Last month I asked George what she was reading. Her reply:
I write thrillers, but “thoughtful” ones the reviewers say, and they often call them literary thrillers. So I have one foot in the chills and thrills category and the other in complex characterization. My writing is matched by my reading patterns which include about half mainstream novels and about half crime novels. So, I recently finished The Newlyweds by Nell Freudenberger and Seating Arrangements by Maggie Shipstead on the non-crime side of my night table and I also finished Gone by Mo Hayder and Bent Road by Lori Roy for my crime fix.Visit Kathleen George's website.
The Newlyweds arrives at a truth of character, I believe, by allowing those people contradictions aplenty. A young Bangladeshi woman wants to come to America and wants to bring her parents, too, and so she refuses a young Bangladeshi man’s proposal to make herself available on an internet site where she attracts the attention of an American man disillusioned with American women. Their relationship and their secrets give the feeling of being extremely real. Everybody is interesting in this book in a way that makes you think about your own relationships. The novel has won tons of praise all around.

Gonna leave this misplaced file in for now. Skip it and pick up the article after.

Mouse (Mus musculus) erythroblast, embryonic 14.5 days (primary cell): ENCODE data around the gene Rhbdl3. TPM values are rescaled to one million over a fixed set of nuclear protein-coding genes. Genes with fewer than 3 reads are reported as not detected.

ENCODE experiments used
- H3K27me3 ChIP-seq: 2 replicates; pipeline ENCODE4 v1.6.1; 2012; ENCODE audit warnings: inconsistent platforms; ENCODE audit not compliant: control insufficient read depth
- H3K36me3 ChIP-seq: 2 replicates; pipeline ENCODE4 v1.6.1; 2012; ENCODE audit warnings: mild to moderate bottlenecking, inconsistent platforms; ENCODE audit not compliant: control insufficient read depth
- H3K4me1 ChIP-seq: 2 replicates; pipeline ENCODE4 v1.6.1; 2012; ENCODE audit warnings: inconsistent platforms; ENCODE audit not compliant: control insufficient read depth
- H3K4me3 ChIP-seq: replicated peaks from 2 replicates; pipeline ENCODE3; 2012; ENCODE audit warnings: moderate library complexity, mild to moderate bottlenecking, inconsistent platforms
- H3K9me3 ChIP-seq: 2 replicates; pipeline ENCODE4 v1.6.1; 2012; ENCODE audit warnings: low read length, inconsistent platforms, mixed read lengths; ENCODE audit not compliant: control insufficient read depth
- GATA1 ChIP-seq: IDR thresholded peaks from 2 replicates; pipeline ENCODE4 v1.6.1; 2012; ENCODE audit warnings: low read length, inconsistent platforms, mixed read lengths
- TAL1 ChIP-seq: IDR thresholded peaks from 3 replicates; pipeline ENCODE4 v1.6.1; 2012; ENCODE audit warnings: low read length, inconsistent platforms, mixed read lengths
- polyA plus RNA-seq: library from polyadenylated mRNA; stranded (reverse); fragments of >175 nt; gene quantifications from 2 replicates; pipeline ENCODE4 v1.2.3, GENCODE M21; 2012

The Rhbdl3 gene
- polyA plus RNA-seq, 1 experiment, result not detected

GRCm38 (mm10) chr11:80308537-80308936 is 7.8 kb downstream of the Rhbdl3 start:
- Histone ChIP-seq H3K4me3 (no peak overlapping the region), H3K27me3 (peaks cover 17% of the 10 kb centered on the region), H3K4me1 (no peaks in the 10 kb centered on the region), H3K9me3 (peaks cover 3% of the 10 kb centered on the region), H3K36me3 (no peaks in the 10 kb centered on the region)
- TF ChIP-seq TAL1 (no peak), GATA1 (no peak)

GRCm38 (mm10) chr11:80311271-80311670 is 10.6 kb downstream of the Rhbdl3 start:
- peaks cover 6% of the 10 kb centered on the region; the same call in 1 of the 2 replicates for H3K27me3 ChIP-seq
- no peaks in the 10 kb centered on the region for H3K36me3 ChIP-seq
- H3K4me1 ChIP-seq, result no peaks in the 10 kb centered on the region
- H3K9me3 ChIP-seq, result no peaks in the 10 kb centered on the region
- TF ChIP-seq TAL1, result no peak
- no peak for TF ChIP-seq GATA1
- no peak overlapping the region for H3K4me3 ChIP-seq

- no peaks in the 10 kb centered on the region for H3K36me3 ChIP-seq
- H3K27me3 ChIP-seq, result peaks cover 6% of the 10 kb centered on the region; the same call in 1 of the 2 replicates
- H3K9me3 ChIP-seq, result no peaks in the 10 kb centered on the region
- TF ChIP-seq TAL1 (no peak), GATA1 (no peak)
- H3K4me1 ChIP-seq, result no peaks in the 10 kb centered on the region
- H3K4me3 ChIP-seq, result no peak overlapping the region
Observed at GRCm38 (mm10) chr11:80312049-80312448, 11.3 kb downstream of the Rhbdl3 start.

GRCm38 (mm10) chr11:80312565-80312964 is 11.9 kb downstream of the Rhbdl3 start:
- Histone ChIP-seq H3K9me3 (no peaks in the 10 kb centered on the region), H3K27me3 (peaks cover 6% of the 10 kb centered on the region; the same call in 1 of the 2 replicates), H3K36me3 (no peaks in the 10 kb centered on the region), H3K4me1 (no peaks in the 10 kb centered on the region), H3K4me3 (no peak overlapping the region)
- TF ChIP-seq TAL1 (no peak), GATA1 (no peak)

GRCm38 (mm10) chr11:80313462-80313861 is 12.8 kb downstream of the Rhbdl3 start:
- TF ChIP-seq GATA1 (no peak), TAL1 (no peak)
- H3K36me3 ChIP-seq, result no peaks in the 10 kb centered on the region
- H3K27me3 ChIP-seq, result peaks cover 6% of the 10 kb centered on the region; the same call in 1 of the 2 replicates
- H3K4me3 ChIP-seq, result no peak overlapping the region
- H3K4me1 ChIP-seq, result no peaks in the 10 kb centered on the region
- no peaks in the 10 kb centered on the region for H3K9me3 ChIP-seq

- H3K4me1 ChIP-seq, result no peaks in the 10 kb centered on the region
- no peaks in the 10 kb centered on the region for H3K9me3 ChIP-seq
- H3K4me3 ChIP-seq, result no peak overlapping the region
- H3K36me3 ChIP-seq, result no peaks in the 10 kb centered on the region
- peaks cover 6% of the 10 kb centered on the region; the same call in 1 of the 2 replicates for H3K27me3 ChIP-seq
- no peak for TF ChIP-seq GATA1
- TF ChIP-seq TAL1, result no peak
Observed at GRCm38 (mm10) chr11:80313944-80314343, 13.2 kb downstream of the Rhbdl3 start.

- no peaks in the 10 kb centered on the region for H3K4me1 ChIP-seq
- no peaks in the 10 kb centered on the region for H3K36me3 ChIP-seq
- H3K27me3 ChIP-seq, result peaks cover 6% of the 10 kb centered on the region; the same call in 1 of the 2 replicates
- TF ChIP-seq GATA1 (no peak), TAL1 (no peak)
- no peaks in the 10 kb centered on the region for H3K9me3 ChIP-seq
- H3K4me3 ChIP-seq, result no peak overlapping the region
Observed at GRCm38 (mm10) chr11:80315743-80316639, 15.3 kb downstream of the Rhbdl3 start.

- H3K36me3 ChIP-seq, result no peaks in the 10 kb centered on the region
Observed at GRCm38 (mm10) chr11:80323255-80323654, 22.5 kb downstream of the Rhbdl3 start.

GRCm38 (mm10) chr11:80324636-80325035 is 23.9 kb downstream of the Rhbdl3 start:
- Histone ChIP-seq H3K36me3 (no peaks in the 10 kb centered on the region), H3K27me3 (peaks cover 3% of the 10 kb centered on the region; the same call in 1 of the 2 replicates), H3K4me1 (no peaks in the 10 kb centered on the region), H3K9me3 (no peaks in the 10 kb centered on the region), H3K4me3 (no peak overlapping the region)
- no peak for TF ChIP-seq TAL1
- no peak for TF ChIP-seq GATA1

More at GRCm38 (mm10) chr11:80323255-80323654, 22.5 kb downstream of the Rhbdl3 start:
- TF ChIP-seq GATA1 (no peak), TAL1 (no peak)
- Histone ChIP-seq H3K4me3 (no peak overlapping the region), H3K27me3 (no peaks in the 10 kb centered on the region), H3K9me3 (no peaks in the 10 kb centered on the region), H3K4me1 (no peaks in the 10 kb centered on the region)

I love a good manners comedy and Seating Arrangements catches about-to-be-weds at the point of an elongated wedding weekend with several events. There are the usual traumas and many more. The bride is seven months pregnant, her sister who has recently aborted a child is in the throes of deep mourning over the man she lost, and the bride’s father lusts uncontrollably for his daughter’s bridesmaid. These are only a few of the complications. The characters are beautifully drawn and, as in The Newlyweds, there is no prettifying the situations or the ending.
Gone kept me reading as thrillers do when you’re made to care about the characters. This one had many classic ingredients, but it also had something new. One of the main characters is a policewoman who heads the underwater and caving unit. The specificity of her work is informative, not to mention totally gripping—and she’s a good tough cookie to be reading about. I also liked the characterizations of the other police.
Bent Road is a frightening book. There is so much mystery and tension from page one and it doesn’t explode or let up. Instead it makes us get used to the life on the American prairie as the transplanted protagonist family must. One of the fascinating aspects of the family drama is the way the children gradually become accustomed to the ideas of danger and evil.
I feel awfully lucky when four in a row fascinate me. I just had that luck.
The Page 69 Test: Simple.